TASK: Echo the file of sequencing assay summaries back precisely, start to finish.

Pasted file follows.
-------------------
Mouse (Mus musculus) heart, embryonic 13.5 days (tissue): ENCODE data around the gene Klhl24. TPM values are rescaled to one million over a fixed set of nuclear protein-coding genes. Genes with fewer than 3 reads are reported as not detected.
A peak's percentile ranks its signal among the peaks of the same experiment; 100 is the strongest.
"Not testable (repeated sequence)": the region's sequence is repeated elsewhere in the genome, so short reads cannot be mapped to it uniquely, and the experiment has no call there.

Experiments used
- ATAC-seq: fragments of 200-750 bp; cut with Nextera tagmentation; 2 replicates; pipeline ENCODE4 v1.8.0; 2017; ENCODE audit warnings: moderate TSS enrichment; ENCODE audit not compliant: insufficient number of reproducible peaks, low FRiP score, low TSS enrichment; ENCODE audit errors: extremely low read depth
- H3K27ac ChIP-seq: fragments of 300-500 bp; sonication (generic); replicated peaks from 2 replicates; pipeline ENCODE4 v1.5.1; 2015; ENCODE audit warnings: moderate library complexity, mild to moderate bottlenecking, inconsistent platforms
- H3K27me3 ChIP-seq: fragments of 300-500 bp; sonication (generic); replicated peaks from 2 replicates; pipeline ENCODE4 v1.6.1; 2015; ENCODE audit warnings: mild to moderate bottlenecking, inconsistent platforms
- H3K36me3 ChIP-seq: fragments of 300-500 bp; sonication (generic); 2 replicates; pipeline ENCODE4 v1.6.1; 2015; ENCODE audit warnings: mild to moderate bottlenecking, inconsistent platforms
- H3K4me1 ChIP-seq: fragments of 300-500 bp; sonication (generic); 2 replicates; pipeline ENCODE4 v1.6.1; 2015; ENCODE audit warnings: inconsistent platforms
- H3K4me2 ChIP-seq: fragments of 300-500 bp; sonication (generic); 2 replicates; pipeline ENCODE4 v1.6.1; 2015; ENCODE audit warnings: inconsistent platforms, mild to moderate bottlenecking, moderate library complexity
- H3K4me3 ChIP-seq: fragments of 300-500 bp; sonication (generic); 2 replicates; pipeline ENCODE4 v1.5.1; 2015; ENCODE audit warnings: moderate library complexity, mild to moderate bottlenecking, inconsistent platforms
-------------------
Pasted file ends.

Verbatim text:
Mouse (Mus musculus) heart, embryonic 13.5 days (tissue): ENCODE data around the gene Klhl24. TPM values are rescaled to one million over a fixed set of nuclear protein-coding genes. Genes with fewer than 3 reads are reported as not detected.
A peak's percentile ranks its signal among the peaks of the same experiment; 100 is the strongest.
"Not testable (repeated sequence)": the region's sequence is repeated elsewhere in the genome, so short reads cannot be mapped to it uniquely, and the experiment has no call there.

Experiments used
- ATAC-seq: fragments of 200-750 bp; cut with Nextera tagmentation; 2 replicates; pipeline ENCODE4 v1.8.0; 2017; ENCODE audit warnings: moderate TSS enrichment; ENCODE audit not compliant: insufficient number of reproducible peaks, low FRiP score, low TSS enrichment; ENCODE audit errors: extremely low read depth
- H3K27ac ChIP-seq: fragments of 300-500 bp; sonication (generic); replicated peaks from 2 replicates; pipeline ENCODE4 v1.5.1; 2015; ENCODE audit warnings: moderate library complexity, mild to moderate bottlenecking, inconsistent platforms
- H3K27me3 ChIP-seq: fragments of 300-500 bp; sonication (generic); replicated peaks from 2 replicates; pipeline ENCODE4 v1.6.1; 2015; ENCODE audit warnings: mild to moderate bottlenecking, inconsistent platforms
- H3K36me3 ChIP-seq: fragments of 300-500 bp; sonication (generic); 2 replicates; pipeline ENCODE4 v1.6.1; 2015; ENCODE audit warnings: mild to moderate bottlenecking, inconsistent platforms
- H3K4me1 ChIP-seq: fragments of 300-500 bp; sonication (generic); 2 replicates; pipeline ENCODE4 v1.6.1; 2015; ENCODE audit warnings: inconsistent platforms
- H3K4me2 ChIP-seq: fragments of 300-500 bp; sonication (generic); 2 replicates; pipeline ENCODE4 v1.6.1; 2015; ENCODE audit warnings: inconsistent platforms, mild to moderate bottlenecking, moderate library complexity
- H3K4me3 ChIP-seq: fragments of 300-500 bp; sonication (generic); 2 replicates; pipeline ENCODE4 v1.5.1; 2015; ENCODE audit warnings: moderate library complexity, mild to moderate bottlenecking, inconsistent platforms